Sorry about the rolling tumbleweed here the last week or so, but I've been working on this and that... and commenting on this, I have to say -- another iteration of the "genre" versus "literary" debate.
Got an interesting comment from a lurker, actually, who pointed out that the list of Big Names I rattled off (Aldiss, Ballard, Bester, Bradbury, and so on) as indication of SF's diversity was rather short on women (to the point of only having Tiptree). It's a fair point. I kinda shuffled feet in response, not really excusing the oversight but working through my thought process, which was basically looking for recognition-value first, age second and disparate style third -- which is to say, focusing on the High Profile Oldies. So you end up with the Great Old Ones like Verne and Wells (sorry, I think Shelley would be cheating here; she's Gothic), the Golden Age guys like Bradbury and Clarke, and writers of the New Wave like Delany and Moorcock. But it has to be said that when I was trying to think of an "R" I had to move up to the present, and it was Ryman I thought of rather than Russ. Also I picked Ballard and Lem off the top of their head rather than, say, Butler and Le Guin. I like to think I'm not deeply sexist (I hate all breeders equally, male and female; that heterosexuality thing -- it's just not natural), so whyfore the glaring oversight?
Thinking about it, I realise that these are the writers I read when first getting into SF, their names engrained in my teenage unconscious. Many of them I can remember picking out of the shelf at the local library, or coming across their stories in anthologies, or buying the novel in some "Classic" imprint. With the first of these I'm quite sure as a teenage boy I'd be less likely to gravitate to a female name (eeew, girl cooties). But I wonder how much of this unconscious focus is a product of the contents of those anthologies and those "Classic" imprints. Glancing at the Millenium / Gollancz Masterworks out just now, there's still only two Le Guins and a Tepper. Which is, to put it bluntly, piss poor, no?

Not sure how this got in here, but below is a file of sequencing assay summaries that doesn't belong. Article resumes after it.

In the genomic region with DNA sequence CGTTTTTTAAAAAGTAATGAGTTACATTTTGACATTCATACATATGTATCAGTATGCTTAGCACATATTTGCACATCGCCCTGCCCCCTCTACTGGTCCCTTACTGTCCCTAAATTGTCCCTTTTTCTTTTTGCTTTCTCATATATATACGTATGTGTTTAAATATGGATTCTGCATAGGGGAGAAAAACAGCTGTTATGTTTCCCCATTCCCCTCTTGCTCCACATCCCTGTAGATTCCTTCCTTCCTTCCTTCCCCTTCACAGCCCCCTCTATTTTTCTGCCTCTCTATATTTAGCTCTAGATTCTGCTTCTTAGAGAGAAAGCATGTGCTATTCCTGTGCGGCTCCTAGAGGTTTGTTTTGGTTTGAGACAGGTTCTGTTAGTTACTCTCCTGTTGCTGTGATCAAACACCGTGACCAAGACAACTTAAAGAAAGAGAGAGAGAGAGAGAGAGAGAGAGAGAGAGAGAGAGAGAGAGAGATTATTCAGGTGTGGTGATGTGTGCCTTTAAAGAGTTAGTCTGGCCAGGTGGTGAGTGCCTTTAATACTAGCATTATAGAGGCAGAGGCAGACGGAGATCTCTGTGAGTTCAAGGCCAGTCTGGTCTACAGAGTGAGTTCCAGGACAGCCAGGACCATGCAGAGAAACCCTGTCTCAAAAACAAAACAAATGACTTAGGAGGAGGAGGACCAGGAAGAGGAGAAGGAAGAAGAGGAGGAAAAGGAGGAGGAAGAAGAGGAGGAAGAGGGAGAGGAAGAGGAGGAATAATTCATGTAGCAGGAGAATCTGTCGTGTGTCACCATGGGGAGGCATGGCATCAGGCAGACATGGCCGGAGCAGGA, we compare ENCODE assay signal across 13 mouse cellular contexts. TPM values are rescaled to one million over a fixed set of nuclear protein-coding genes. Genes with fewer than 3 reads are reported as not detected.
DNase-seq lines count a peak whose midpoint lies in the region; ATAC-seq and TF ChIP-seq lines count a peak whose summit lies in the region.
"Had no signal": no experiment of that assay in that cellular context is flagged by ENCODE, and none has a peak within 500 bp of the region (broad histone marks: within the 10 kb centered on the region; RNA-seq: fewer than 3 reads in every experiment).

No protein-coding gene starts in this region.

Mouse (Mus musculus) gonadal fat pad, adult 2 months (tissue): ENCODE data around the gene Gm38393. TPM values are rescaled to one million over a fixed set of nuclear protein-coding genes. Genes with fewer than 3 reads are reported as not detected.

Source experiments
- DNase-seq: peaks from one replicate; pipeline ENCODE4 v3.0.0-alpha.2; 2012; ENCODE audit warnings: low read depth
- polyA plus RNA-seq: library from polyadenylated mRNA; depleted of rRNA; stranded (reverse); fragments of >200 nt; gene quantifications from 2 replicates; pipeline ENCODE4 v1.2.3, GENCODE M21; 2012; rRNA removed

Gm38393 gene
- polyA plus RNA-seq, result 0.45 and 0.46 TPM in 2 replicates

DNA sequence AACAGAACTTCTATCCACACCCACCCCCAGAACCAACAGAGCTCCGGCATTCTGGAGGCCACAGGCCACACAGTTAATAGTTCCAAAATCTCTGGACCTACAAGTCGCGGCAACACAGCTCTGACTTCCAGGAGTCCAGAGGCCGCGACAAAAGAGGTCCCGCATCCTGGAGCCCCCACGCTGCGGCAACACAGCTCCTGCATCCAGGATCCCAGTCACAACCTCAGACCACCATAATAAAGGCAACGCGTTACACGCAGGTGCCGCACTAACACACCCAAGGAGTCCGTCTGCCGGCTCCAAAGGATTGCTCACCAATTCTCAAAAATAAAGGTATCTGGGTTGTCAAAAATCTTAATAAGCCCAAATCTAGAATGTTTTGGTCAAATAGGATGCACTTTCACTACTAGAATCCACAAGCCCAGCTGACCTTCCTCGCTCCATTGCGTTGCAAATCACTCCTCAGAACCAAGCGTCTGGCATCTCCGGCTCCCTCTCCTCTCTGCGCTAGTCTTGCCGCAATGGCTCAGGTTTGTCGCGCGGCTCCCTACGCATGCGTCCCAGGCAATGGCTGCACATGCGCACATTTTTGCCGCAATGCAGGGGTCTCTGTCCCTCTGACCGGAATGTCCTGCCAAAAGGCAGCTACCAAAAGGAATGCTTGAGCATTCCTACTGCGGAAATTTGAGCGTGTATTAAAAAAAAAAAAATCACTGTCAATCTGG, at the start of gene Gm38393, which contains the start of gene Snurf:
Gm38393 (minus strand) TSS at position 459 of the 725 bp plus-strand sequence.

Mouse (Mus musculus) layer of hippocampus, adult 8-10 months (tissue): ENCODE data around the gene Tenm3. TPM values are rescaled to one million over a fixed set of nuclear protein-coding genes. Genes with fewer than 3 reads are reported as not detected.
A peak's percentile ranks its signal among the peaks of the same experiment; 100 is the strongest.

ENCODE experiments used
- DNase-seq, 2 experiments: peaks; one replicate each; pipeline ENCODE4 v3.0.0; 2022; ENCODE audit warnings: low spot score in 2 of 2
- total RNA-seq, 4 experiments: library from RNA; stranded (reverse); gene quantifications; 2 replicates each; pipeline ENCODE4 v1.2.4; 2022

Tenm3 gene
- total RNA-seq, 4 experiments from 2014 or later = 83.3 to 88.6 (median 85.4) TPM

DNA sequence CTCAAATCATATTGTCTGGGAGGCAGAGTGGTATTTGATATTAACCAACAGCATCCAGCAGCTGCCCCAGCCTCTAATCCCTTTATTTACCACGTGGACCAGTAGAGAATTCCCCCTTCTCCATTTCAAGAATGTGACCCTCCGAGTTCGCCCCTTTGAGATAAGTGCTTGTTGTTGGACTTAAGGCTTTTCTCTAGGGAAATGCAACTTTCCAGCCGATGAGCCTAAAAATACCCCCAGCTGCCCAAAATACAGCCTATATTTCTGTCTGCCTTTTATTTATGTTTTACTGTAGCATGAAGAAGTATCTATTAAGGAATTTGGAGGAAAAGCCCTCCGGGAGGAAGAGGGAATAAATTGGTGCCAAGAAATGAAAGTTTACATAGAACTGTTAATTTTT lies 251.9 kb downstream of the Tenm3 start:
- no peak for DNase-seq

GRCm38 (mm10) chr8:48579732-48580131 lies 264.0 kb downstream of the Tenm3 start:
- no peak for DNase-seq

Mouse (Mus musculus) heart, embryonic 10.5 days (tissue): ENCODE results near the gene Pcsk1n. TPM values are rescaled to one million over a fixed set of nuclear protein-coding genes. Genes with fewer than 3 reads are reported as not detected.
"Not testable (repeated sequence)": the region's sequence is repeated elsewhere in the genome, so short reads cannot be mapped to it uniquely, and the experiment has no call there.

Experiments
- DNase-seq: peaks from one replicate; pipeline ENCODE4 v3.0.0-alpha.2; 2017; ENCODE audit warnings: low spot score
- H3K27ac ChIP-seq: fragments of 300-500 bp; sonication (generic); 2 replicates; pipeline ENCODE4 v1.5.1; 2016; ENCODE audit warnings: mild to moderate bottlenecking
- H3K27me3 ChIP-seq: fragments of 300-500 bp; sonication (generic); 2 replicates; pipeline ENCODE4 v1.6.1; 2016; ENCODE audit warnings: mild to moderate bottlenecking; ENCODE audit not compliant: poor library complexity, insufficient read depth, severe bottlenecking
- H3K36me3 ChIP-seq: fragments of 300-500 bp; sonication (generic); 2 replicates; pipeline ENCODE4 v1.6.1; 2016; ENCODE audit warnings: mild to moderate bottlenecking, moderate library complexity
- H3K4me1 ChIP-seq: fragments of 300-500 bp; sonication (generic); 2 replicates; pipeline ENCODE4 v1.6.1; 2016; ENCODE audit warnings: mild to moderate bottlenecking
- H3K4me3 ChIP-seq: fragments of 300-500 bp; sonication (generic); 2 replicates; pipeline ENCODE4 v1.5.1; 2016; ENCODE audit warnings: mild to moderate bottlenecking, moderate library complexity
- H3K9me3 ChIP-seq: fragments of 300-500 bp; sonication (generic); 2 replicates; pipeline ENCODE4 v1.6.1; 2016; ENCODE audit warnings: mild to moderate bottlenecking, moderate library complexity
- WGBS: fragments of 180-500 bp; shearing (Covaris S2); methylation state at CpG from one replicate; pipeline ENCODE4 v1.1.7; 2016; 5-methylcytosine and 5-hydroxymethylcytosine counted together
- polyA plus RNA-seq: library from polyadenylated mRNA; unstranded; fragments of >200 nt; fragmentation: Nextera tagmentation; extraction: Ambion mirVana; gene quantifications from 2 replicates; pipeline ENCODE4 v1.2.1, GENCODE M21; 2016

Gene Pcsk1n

So... hasn't enough time passed yet to get the right books canonised? Are we more likely (or not) to see female authors' profiles getting raised to classic status? Could a feedback loop get set up whereby a new generation of teenage boys (being completist geeks) might be as familiar with Octavia Butler as with J. G. Ballard? Where it would be second nature for my equivalent a few years down the line to rattle off a list that was utterly mixed in gender, rather than slapping themselves on the forehead afterwards at their own oversight?
And would that help change the mentality where over-grown teenage boys can grope a female author whose works might well be considered a candidate for that "Classic" status?
Or am I just being overly optimistic here?